--Jerry Roberts, a well-known Southern climber, a "godfather of hard climbing," recently died from a heart attack at the age of 54. To read an obituary about this climber's extraordinary life at Rock and Ice, click here.

--CNN is reporting that, "A climber died at Glacier National Park in Montana after falling several hundred feet from a ridge known as the Dragon's Tail. The 20-year-old man, identified as Josh Yarrow, was attempting to retrieve a backpack on Tuesday evening when he fell, the National Park Service said in a statement." To read more, click here.

--Climbing is reporting that, "The Piolets d’Or jury has chosen Catherine Destivelle to be the recipient of their 2020 Lifetime Achievement Award. Since its inception in 2009, the Lifetime Achievement Award is meant to honor climbers who’s careers serve as inspiration to following generations, and has been awarded to legendary climbers such as Walter Bonatti, Reinhold Messner, and John Roskelley. Catherine Destivelle is the first female recipient of the award." To read more, click here.

--Crosscut is reporting on the MountainProject flagging controversy and the web developer at the heart of the story: "n December 2019, Boulder, Colorado-based web developer and climber Melissa Utomo approached Seattle’s Recreation Equipment Inc. (REI) with a proposal to change the functionality of its Mountain Project app, a crowdsourced climbing route finder. Utomo read an article about sexist climbing route names, and realized Mountain Project (of the Adventure Projects suite of apps) had been allowing climbers to label routes with racist or violent names without offering an easy way for other users to report them. She felt compelled to create a basic reporting tool REI could easily integrate into its app." To read more, click here.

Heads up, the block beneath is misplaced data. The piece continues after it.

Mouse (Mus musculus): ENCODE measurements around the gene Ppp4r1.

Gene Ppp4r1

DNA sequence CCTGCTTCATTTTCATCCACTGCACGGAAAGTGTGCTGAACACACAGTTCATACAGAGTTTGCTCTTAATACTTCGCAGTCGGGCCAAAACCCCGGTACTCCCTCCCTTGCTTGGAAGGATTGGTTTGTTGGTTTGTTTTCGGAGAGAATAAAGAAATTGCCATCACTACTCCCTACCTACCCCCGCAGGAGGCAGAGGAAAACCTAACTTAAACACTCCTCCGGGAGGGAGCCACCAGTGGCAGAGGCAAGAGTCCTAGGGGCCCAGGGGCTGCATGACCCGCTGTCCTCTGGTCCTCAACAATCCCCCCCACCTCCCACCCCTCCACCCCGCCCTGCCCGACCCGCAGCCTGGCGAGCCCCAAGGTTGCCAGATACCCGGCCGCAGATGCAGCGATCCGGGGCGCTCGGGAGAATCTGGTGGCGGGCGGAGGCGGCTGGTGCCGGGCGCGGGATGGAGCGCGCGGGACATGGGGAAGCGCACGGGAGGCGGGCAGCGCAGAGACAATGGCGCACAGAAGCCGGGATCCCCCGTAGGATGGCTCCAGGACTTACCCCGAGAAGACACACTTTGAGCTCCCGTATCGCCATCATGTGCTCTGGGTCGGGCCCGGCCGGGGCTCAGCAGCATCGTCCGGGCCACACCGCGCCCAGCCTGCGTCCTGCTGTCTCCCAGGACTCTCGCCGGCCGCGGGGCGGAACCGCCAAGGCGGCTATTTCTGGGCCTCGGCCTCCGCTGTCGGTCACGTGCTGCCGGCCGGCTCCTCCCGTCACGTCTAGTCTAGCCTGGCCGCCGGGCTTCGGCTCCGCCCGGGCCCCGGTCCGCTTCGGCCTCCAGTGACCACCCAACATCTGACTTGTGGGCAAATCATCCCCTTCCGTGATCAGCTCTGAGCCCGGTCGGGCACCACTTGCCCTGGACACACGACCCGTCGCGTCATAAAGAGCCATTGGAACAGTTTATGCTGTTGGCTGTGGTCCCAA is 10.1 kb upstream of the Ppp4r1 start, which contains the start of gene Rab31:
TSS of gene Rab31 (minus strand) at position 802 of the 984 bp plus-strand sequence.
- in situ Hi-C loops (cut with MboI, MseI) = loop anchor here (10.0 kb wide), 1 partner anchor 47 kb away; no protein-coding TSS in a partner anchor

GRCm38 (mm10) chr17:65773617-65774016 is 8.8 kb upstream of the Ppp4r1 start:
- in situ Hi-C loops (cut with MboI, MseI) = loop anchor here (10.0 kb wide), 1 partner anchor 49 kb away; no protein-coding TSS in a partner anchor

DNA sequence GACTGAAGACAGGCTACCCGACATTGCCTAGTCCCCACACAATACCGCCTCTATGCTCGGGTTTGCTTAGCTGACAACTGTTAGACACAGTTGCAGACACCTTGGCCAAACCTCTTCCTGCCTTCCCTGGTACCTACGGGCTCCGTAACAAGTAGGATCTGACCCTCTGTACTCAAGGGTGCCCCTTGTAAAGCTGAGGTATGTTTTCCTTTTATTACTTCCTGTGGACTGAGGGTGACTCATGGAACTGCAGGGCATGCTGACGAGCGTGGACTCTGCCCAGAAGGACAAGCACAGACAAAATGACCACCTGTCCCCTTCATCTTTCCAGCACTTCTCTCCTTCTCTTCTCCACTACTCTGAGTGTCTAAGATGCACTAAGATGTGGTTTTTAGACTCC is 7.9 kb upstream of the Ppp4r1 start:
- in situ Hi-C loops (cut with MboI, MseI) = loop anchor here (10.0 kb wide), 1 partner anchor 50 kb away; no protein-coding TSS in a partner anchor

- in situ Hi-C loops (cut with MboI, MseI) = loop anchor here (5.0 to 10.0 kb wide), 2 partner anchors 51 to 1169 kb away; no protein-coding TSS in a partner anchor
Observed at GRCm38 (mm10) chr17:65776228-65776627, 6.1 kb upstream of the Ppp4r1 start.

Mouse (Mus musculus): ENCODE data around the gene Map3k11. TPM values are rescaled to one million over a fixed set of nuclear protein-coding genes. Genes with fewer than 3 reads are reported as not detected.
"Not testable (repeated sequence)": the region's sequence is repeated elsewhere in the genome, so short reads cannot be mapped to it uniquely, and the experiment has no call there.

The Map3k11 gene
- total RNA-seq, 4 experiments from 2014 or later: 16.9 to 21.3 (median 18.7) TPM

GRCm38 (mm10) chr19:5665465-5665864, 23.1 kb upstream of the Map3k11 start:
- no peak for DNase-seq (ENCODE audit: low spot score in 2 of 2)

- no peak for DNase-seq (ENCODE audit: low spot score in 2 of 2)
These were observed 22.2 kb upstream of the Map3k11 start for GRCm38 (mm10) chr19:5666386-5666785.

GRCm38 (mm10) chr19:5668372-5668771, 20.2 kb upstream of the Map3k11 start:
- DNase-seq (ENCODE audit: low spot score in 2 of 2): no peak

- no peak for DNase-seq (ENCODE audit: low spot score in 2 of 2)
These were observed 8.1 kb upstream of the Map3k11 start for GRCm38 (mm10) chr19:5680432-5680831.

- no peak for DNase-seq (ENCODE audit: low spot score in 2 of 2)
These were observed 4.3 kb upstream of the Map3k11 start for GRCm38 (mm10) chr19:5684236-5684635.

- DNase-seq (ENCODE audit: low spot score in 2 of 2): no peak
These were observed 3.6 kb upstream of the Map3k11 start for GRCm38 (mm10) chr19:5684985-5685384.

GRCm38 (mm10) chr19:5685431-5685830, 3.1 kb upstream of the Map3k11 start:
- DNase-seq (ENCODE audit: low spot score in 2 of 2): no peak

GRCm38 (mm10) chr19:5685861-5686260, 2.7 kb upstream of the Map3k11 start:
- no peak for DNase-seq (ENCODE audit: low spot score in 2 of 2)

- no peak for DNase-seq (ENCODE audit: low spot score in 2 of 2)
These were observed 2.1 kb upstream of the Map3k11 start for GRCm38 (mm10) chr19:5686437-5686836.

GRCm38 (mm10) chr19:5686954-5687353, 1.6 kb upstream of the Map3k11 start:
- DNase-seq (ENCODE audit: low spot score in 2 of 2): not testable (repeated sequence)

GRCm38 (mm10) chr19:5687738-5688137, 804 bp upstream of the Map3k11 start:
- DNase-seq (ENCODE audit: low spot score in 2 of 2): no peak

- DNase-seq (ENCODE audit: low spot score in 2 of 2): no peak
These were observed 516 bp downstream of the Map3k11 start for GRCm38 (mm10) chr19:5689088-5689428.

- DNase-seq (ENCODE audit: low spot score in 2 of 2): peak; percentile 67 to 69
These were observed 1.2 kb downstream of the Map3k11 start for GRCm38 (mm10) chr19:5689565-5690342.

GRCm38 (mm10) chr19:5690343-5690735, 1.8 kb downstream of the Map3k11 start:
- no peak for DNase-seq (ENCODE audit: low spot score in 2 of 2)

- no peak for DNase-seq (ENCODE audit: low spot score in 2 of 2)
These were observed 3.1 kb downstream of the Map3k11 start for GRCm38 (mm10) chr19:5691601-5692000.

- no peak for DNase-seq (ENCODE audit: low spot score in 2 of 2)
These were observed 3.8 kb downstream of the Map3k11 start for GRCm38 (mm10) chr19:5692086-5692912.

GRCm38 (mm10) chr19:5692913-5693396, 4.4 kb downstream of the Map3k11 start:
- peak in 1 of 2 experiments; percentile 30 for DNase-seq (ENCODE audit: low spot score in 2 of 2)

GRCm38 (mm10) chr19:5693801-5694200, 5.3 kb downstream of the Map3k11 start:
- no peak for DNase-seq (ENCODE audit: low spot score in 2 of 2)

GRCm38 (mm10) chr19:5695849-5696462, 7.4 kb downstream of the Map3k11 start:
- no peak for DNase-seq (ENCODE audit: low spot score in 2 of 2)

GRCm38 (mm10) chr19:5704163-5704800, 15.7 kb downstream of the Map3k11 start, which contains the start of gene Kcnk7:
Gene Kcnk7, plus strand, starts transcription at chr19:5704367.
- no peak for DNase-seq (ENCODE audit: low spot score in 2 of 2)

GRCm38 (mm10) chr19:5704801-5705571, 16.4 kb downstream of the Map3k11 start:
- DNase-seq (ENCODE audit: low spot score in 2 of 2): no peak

--Outdoor Sportswire, and many others, are reporting that, "On July 22, the U.S. House of Representatives took the final vote on the Great American Outdoors Act, sending it on to the president’s desk to be signed into law. The Great American Outdoors Act will dedicate $900 million annually to the Land and Water Conservation Fund (LWCF) and direct revenue from federal energy development into our public lands’ nearly $20 billion deferred maintenance project costs. This vote represents the end of a decades-long funding debate and marks the beginning of a new era for trail maintenance, public lands stewardship and outdoor enjoyment." To read more, click here.

--Outdoor Sportswire is reporting that, "Snowsports Industries America (SIA) unveils a robust, new, year-round educational platform designed to provide its current and new members the tools and programs instrumental to short-term recovery during COVID-19 and long-term success well into the future." To read more, click here.

--There is little question that drones have changed the ballgame around climbing, but what about climbing some of the world's most dangerous mountains? The following video shows how drones were used to document the first full ski descent of K2, while also providing information to climbers and skiers, as well as rescue services:

--Gym Climber magazine is reporting on an innovative technique to increase cleanliness in climbing gyms. "As climbing gyms begin to reopen, discussions about the best ways to mitigate risk of COVID-19 continue. Plantd Climbing, a newly formed volume manufacturer based out of Durham, North Carolina, has proposed an innovative idea for keeping climbers safe: a hand-sanitizer-dispensing volume, a.k.a., the Clean Send. The volume is currently in a prototype stage." To read more, click here.

--And maybe chalked up holds at gyms aren't that bad. A new study seems to indicate that chalk might actually reduce the spread of coronavirus. To read more, click here.